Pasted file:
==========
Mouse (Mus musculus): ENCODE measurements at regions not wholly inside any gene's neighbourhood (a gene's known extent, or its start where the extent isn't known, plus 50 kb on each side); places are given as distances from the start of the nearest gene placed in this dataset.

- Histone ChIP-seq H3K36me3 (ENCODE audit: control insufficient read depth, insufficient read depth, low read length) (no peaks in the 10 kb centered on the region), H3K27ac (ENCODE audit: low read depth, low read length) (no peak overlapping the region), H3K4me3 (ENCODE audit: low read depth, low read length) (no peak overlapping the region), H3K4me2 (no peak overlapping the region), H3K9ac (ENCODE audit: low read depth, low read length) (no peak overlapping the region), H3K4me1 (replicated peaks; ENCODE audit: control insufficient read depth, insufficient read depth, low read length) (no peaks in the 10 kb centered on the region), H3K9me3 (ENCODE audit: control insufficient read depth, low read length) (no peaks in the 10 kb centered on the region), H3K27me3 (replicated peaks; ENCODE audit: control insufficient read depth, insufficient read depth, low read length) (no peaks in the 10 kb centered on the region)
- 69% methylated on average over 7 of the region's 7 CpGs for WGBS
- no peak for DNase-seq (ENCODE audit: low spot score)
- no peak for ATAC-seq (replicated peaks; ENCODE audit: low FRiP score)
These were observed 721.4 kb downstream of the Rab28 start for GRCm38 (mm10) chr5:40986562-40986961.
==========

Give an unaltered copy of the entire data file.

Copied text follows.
Mouse (Mus musculus): ENCODE measurements at regions not wholly inside any gene's neighbourhood (a gene's known extent, or its start where the extent isn't known, plus 50 kb on each side); places are given as distances from the start of the nearest gene placed in this dataset.

- Histone ChIP-seq H3K36me3 (ENCODE audit: control insufficient read depth, insufficient read depth, low read length) (no peaks in the 10 kb centered on the region), H3K27ac (ENCODE audit: low read depth, low read length) (no peak overlapping the region), H3K4me3 (ENCODE audit: low read depth, low read length) (no peak overlapping the region), H3K4me2 (no peak overlapping the region), H3K9ac (ENCODE audit: low read depth, low read length) (no peak overlapping the region), H3K4me1 (replicated peaks; ENCODE audit: control insufficient read depth, insufficient read depth, low read length) (no peaks in the 10 kb centered on the region), H3K9me3 (ENCODE audit: control insufficient read depth, low read length) (no peaks in the 10 kb centered on the region), H3K27me3 (replicated peaks; ENCODE audit: control insufficient read depth, insufficient read depth, low read length) (no peaks in the 10 kb centered on the region)
- 69% methylated on average over 7 of the region's 7 CpGs for WGBS
- no peak for DNase-seq (ENCODE audit: low spot score)
- no peak for ATAC-seq (replicated peaks; ENCODE audit: low FRiP score)
These were observed 721.4 kb downstream of the Rab28 start for GRCm38 (mm10) chr5:40986562-40986961.